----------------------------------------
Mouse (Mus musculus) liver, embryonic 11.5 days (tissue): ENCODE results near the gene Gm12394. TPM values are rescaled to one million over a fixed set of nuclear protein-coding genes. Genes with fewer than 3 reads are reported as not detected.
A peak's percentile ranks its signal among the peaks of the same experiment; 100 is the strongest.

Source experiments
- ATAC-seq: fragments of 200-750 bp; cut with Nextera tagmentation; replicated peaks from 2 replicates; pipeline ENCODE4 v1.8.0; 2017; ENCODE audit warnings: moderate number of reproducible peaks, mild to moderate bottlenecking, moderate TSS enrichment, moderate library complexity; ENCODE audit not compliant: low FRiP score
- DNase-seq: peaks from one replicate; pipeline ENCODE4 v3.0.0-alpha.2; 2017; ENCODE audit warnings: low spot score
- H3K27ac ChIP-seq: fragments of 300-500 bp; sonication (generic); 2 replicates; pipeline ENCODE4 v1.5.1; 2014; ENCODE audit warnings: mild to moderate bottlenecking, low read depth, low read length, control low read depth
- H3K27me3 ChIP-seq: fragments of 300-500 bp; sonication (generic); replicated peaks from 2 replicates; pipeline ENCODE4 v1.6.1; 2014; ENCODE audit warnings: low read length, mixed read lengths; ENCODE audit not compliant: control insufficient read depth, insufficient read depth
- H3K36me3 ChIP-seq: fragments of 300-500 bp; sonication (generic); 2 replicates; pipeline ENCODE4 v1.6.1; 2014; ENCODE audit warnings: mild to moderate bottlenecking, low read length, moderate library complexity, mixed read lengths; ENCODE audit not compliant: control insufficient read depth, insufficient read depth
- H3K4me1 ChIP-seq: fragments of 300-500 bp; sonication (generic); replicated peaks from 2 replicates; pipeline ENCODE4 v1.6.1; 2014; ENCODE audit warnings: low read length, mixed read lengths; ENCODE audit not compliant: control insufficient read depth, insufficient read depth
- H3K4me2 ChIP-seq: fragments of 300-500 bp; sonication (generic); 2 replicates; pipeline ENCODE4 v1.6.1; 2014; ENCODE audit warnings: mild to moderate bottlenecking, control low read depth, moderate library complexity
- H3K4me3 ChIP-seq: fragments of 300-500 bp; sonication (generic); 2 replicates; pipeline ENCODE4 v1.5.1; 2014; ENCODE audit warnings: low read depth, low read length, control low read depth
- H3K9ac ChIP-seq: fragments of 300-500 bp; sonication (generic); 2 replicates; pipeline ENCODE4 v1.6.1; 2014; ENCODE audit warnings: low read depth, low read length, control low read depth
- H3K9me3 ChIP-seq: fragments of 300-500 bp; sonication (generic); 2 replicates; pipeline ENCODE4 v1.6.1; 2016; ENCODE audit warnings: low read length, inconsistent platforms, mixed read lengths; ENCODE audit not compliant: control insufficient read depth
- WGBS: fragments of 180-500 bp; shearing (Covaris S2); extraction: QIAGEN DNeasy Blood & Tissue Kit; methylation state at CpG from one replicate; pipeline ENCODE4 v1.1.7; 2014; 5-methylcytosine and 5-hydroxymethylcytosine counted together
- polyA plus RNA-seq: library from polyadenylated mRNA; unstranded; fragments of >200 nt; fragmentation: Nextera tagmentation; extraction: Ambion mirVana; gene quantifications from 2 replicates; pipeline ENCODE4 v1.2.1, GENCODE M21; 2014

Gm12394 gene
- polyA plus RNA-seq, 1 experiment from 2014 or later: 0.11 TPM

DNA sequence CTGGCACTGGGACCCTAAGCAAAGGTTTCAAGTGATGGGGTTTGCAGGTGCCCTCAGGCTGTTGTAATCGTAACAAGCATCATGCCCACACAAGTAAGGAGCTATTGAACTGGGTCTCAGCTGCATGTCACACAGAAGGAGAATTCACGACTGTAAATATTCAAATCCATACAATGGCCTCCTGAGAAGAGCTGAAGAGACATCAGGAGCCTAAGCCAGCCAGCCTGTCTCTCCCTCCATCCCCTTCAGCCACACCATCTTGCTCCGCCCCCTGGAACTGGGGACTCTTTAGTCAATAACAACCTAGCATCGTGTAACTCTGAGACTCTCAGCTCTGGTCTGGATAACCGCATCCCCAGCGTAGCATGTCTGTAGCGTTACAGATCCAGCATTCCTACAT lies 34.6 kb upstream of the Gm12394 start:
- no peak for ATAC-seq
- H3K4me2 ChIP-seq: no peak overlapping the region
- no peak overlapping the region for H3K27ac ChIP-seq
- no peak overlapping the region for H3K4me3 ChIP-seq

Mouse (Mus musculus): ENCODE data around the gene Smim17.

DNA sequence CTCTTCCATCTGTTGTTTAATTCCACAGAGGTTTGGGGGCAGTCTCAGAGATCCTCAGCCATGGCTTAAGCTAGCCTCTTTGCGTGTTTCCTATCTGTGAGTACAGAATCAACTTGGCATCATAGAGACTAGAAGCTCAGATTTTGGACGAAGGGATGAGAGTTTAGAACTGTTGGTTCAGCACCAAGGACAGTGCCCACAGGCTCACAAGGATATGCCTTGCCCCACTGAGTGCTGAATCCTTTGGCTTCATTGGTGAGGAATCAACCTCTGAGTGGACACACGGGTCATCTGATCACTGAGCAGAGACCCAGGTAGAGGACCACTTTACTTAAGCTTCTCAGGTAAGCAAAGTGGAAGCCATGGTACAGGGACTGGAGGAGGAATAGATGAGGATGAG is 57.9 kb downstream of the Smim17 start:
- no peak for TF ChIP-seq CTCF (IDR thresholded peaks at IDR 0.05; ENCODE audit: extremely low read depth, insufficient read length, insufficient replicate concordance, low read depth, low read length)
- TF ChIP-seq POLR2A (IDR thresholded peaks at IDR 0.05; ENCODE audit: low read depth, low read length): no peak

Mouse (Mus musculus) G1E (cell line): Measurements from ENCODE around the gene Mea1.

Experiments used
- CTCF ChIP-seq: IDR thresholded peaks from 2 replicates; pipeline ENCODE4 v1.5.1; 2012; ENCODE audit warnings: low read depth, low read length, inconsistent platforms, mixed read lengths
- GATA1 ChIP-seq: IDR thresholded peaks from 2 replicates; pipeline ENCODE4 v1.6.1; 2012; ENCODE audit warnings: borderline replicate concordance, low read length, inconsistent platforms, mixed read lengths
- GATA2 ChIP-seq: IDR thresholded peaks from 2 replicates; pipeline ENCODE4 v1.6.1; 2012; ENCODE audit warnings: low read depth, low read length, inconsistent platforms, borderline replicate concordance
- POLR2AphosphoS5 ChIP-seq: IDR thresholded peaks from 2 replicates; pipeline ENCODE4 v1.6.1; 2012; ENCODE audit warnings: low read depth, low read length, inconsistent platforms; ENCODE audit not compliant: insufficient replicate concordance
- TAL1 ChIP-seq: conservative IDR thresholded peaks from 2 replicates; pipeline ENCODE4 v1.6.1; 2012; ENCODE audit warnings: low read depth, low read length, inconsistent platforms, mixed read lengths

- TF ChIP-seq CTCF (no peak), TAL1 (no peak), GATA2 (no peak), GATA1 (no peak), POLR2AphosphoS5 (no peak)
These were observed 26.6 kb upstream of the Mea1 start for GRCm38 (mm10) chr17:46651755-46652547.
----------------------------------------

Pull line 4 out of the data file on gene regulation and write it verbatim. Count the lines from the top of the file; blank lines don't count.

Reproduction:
- ATAC-seq: fragments of 200-750 bp; cut with Nextera tagmentation; replicated peaks from 2 replicates; pipeline ENCODE4 v1.8.0; 2017; ENCODE audit warnings: moderate number of reproducible peaks, mild to moderate bottlenecking, moderate TSS enrichment, moderate library complexity; ENCODE audit not compliant: low FRiP score